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Crystal Balls

Ever hear of Harry Dent? Thousands of investors have. They began following the Harvard Business School graduate and investment manager when he predicted a big fall in the Japanese economy in the late ’80s. He added more believers in the early ’90s when he saw a big rise coming in the U.S. stock market. Dent was spot-on both times.

His 1999 book The Roaring 2000s predicted the Dow Jones Industrial Average would reach 21,500. He missed by 7,300. Then came his 2009 book The Great Depression Ahead in which he said the Dow would fall to 3,800 by the end of 2010. The Dow actually went up 11 percent in 2010 to finish at 11,578. Oops.

Who are we supposed to believe? For years, experts from newspapers, magazines, books, and television have given us a cacophony of investment advice. Now, Internet and social media stars have added to the wave of investment opinions. Some predict a crash will leave you penniless; some tell you to ride their wave to prosperity. Some, such as Harry Dent, do both.

To get a more clear perspective on the investing future, we posed three topics to a pair of Evansville’s financial advisors, neither of whom is trying to sell a book: Tricia Hollander Henning, senior vice president of The Hollander Group at Hilliard Lyons, and Matt Finn, chief investment officer for Old National Wealth Management.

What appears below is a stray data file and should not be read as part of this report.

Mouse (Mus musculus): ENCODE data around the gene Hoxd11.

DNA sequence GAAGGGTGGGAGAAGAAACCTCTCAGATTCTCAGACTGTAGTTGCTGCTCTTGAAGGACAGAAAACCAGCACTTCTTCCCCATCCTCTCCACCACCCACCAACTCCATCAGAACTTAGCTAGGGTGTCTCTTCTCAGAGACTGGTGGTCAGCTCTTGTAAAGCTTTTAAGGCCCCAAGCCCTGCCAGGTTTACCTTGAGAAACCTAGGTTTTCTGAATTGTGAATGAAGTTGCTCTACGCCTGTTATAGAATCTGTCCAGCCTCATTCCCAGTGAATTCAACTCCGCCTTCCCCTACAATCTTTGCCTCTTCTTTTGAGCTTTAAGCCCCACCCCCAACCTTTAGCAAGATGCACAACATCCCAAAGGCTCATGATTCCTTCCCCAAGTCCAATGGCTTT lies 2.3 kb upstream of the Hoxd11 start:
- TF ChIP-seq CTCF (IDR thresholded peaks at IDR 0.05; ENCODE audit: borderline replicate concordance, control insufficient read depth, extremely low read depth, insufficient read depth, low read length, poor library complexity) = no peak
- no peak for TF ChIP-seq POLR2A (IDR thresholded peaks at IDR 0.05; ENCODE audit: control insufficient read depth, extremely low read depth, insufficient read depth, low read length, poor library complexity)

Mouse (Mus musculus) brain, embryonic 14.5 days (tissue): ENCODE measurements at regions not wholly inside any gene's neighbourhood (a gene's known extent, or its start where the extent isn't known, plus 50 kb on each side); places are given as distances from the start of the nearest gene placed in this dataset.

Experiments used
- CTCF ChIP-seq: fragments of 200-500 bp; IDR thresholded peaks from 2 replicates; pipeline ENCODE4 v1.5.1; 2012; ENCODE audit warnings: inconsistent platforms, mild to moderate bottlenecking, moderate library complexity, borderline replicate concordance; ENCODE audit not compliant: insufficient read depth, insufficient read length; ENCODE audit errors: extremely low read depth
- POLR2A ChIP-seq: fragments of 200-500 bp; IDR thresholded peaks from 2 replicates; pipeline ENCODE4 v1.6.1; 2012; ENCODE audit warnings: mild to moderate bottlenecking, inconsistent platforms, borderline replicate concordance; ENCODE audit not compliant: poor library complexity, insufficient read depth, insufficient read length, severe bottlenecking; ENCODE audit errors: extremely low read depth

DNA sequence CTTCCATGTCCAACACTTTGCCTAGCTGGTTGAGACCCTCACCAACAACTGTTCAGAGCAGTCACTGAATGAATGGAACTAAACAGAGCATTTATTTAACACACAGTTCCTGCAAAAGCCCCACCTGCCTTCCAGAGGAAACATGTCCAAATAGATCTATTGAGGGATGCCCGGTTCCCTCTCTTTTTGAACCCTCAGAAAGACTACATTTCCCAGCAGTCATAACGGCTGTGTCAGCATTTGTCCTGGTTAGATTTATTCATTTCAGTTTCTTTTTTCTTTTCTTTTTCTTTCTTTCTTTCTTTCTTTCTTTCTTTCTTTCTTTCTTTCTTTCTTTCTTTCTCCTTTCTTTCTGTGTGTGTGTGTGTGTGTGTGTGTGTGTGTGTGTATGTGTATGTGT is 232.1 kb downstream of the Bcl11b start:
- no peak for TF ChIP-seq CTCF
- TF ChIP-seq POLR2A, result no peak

The Most Overblown Financial Story of 2011

Finn: “Anything to do with quantitative easing, versions 1 or 2. Although the program injected large amounts of liquidity into the economy, it did not stimulate borrowing or lending to the degree that many thought it would.”

Henning: “Many thought we would see interest rates start to rise by mid- to late 2011. This, of course, has not been the case. The low interest rates have made it a difficult year for savers and those on fixed incomes.”

The News Topic We Should Pay Attention to in 2012

Finn: “Economic instability often leads to political instability. I would not be surprised to see greater unrest in Europe as the populace and the various governments come to grips with fiscal restraint and recession. The world has enough problems to deal with right now. Turmoil in Europe would only make the situation worse for everyone.”

Henning: “Stay focused on the European debt crises, the U.S. unemployment rate, and the U.S. housing market. All three of these greatly impact our global growth and growth as a country. With a high unemployment rate, a struggling U.S. housing market, and European countries that may purchase less of our exports, our U.S. equity/bond markets should continue to be volatile.”

Best Indicators of the Near Future for Investors

Finn: “Watch the jobs data. Unless weekly claims fall below 400,000 on a consistent basis and until the unemployment rate begins to come down from above 9 percent, we can’t have any meaningful growth in the economy or consumer spending.”

Henning: “True investors, who are focused on building wealth, should really pay attention to longer term indicators. In the near term, markets can always create anxiety. Look at things like demographics, technology, consumer confidence and the overall state of corporate growth/earning potential today and moving forward. Then, create an overall asset allocation that takes this information into account and that is appropriate for your longer term goals.”

Don’t believe them? You can always put your faith in Harry Dent’s first book Our Power to Predict. Or maybe not.

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